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The Daily Wildcat

The Daily Wildcat

 

Column: Invest more in loaner laptops

Just over nine years ago, the price of tuition was skyrocketing and the requirement for a laptop was becoming more entrenched as just another exorbitant cost university students have to pay to attain their right to a quality college education.

Then, one anonymous family stepped up and donated $10,000 for the school to provide laptop loans, free of charge. The UA Main Library’s trust fund matched the remaining $10,000 needed to buy the computers, initially just 15 laptops, and get the program up and running.

ASUA Sen. Rhonda Tubbs spearheaded the effort, which spent just $30 on advertising; the products inevitably loaned themselves.

Today, according to Travis Teetor, library operations manager of Access and Information Services, and the man in charge of the laptop program, the libraries have 98 MacBooks, 47 full-sized PCs, 131 netbooks and 53 iPads, in addition to eight Android tablets, eight cameras, eight camcorders and 13 projectors. He said full-size laptops, particularly MacBook Pros, are their “most popular item.”

Moreover, he asserts that “since July 1, 2014, we had 23,655 requests for laptops and tablets, and we have been able to meet demand 97 percent of the time.” This does not include many who settle for Netbooks or are denied renewal.

Nonetheless, this does represent an impressive figure, and the program seems to be well-run. A reasonable $1 per hour late fee is charged once students are more than an hour late in returning the devices — 72 hours after checkout for full-sized laptops and 120 hours for netbooks.

“When you consider how many items have been borrowed, lost and damaged equipment is a fairly uncommon occurrence,” Teetor said. “The primary maintenance is done by our student employees who recharge the equipment and re-image all of our laptops to clear out the activity of the previous student and restore all of the settings … to help protect the privacy of the previous person and to assure that it is ready for the next user.”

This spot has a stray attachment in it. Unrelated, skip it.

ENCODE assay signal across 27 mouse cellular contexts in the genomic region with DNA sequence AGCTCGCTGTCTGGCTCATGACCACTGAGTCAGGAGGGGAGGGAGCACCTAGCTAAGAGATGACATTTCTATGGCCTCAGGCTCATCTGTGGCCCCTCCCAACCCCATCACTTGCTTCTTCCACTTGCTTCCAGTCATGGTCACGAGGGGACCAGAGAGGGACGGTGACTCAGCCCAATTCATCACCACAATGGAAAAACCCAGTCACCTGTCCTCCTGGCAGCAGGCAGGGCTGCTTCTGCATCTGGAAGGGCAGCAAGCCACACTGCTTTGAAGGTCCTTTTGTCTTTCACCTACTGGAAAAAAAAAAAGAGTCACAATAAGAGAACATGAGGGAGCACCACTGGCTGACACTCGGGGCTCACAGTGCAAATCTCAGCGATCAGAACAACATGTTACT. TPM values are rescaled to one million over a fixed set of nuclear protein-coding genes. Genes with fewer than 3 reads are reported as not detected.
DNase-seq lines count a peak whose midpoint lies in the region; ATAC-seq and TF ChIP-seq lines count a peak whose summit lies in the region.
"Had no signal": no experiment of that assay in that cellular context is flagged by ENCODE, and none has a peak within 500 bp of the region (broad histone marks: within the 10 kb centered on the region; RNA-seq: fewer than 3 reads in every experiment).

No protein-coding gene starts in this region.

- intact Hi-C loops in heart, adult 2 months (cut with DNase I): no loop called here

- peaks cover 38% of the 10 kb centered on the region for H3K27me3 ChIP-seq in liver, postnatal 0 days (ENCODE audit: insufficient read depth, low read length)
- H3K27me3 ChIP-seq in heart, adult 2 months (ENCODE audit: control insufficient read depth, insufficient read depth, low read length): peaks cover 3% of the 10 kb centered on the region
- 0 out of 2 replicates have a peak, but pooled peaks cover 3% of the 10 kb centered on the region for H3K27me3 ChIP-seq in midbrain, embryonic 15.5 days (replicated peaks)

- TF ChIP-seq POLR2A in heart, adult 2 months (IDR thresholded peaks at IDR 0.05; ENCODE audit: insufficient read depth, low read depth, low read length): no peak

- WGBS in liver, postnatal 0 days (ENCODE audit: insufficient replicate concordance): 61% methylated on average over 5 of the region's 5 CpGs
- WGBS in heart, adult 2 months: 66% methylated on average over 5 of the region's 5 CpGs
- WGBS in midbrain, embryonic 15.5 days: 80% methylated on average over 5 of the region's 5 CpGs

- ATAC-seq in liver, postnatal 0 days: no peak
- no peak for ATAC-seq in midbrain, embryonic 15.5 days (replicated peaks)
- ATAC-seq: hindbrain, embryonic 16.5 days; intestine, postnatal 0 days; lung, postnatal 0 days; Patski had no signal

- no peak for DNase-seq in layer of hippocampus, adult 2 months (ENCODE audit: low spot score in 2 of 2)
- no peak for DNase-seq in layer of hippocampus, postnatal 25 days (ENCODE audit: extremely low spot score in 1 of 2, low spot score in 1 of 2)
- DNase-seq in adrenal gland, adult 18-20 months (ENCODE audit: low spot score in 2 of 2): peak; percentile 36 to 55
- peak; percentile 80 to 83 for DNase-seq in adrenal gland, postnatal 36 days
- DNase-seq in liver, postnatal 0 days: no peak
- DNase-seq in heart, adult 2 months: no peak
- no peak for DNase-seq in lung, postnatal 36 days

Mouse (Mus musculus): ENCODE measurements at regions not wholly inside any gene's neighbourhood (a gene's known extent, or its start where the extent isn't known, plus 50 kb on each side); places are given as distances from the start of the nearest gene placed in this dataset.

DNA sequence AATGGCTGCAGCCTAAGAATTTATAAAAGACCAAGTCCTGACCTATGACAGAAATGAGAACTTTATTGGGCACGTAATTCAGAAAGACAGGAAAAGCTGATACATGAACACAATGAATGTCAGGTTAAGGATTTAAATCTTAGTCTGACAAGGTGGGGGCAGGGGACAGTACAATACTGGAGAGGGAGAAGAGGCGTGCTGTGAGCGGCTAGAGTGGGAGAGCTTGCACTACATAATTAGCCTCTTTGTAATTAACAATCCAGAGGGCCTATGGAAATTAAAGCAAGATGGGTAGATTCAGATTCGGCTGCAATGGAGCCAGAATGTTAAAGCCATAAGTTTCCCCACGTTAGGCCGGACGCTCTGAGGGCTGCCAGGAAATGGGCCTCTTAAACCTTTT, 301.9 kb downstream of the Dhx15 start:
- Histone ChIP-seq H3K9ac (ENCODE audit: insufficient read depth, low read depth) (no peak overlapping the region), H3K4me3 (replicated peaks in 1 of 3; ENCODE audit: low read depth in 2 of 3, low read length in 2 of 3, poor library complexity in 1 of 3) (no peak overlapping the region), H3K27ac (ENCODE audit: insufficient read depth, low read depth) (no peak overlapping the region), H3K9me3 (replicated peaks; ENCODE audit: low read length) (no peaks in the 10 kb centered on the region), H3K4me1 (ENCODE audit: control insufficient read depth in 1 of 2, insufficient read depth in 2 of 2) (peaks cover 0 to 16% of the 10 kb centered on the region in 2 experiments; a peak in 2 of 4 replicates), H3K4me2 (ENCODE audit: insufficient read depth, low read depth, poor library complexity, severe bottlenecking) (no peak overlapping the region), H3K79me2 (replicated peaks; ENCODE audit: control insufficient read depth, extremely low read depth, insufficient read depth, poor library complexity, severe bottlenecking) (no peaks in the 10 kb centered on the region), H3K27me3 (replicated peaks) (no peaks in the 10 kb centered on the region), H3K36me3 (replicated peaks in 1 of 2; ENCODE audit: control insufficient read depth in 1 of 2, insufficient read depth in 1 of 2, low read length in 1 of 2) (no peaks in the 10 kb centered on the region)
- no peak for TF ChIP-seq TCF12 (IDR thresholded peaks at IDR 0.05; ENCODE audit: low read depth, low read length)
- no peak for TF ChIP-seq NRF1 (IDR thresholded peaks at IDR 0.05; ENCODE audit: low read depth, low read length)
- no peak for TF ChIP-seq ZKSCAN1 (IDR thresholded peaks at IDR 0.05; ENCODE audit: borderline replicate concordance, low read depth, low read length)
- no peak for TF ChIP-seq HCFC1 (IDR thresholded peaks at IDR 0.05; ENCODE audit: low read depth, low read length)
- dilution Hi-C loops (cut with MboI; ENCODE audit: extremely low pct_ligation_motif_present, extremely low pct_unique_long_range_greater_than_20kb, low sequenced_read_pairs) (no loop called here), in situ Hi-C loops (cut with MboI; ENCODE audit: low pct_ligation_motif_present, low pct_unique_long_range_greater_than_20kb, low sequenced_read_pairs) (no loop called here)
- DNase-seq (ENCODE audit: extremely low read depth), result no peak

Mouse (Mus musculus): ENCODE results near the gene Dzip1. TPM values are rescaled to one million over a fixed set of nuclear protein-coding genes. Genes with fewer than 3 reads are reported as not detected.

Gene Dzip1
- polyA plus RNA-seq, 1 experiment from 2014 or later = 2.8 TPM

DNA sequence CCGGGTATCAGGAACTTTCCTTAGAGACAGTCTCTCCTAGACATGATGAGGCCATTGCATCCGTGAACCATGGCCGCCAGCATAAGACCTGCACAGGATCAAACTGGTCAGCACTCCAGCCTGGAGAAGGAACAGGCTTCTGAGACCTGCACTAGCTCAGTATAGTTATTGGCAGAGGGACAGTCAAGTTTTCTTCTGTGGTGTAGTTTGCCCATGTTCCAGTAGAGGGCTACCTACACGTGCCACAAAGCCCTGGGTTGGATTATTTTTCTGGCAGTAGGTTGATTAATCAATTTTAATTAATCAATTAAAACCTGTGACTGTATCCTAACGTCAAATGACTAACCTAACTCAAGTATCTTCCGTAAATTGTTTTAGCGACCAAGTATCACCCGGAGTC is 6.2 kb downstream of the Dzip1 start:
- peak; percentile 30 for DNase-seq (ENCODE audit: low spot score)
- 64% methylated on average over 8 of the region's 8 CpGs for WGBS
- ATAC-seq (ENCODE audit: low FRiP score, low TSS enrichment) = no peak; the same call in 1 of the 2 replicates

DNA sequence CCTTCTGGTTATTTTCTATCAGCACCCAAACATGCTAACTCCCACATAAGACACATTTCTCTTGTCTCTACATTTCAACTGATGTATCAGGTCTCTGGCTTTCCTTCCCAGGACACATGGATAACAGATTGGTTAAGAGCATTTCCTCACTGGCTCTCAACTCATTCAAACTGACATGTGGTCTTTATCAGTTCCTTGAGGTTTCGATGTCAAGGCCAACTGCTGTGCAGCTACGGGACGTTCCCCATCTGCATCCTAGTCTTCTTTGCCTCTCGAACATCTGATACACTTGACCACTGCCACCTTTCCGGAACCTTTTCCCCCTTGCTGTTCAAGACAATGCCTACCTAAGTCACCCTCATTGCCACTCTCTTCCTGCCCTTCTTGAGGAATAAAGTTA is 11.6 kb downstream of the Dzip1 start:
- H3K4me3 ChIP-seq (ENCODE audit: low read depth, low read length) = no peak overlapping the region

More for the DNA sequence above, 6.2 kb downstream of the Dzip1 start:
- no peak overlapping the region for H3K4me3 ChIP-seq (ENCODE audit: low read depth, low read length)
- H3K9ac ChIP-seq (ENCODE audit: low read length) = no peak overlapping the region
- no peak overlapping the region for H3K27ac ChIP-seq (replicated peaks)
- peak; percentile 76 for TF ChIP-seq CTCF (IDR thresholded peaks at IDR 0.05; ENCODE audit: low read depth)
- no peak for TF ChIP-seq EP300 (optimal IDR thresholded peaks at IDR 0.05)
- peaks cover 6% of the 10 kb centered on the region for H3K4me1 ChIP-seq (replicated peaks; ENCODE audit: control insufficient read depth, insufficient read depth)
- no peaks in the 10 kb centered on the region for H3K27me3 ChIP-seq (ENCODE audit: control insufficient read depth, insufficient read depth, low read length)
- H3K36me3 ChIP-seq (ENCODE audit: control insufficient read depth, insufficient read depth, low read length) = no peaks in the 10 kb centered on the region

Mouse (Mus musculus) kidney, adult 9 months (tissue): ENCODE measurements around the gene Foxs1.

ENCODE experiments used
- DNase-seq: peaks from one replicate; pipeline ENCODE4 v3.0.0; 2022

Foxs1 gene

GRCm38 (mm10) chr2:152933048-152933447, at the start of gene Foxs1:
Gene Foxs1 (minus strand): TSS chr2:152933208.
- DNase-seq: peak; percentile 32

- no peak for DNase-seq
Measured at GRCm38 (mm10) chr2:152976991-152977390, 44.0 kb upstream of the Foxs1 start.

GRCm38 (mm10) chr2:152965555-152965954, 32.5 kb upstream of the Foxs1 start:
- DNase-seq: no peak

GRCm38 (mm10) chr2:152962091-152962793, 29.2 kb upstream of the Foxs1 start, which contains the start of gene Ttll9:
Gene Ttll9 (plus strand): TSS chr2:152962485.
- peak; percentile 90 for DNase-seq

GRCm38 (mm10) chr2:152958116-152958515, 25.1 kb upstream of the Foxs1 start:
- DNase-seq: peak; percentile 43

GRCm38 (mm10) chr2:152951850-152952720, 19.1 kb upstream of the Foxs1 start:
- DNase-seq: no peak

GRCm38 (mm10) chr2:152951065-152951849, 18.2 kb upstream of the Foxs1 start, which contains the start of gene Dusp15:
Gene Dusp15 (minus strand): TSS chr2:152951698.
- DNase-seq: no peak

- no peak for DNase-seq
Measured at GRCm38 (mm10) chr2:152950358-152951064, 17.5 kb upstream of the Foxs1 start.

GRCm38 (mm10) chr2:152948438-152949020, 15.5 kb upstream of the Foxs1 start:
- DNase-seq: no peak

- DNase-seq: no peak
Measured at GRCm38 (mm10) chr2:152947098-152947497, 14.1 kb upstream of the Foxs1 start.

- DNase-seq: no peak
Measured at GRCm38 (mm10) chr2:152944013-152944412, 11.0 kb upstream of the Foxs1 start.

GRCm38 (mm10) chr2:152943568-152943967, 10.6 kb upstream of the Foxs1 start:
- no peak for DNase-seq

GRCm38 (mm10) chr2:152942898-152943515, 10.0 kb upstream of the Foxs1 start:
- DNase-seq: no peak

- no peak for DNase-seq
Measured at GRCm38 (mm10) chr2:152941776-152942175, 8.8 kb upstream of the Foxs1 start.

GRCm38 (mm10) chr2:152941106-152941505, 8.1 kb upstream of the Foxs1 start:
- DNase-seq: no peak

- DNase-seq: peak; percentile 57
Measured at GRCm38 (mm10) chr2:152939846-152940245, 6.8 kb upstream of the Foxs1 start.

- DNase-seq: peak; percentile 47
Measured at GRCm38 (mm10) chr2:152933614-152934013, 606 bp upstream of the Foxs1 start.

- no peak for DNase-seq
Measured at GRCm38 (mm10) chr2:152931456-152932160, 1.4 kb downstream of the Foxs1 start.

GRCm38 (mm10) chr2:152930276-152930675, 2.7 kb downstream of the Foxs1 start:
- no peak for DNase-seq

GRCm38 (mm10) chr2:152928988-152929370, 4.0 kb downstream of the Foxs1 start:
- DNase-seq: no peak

However, because it is such a great and increasingly necessary program, we can do even better. Teetor explained that the program relies on funds from student fees, about which the library regularly meets with the Associated Students of the University of Arizona and the Graduate and Professional Student Council. This means program costs must be shared with other programs covered by the student technology fee, such as document delivery.

Additional student fees are an onerous burden for students, given the cost of tuition, but this program is essential. Imagine a student whose laptop breaks during finals week but can’t afford to replace it until next semester’s scholarship check comes in.

Jacob Davidson is a physiology senior who found himself without a working laptop last semester. He was unable to buy a new one due to tuition increases for out-of-state students and said the program gave him the ability to take notes in class and work from home.

“The rental laptops are an absolute lifesaver,” Davidson said. “I can’t imagine what I would have done [without them].”

However, whenever the time came to renew his laptop, he had to face the constant dread that there wouldn’t be enough available. Considering that California State University, Fullerton, among other rival schools, has been offering semester-long laptop rentals for several years, there is no reason that 100 percent of students who need to rent should not be able to do so. Students should be able to take out full-size laptops for five days, as renewals every 72 hours are anxiety-inducing and inconvenient.

Where should the money come from to make this happen? Frankly, it should come from administration, not from the students who will spend their post-college years paying off university costs.

President Ann Weaver Hart is due to make up to $40,000 in bonuses alone this year. That’s in addition to her generous compensation package that totals about $620,000 a year, including a $50,000 housing allowance. Given that, according to The Arizona Republic, Hart is facing serious criticism about her leadership from top donors and regents, she should consider donating her bonus to the program. It would provide a major public relations boost, show solidarity with students and be the right thing to.

All this being said, Teetor said they are planning to make a small purchase of new full-size laptops this year. At least something small is being done to address student needs in this area.

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Martin Forstrom is a senior studying sociology and Latin American studies. Follow him on Twitter.

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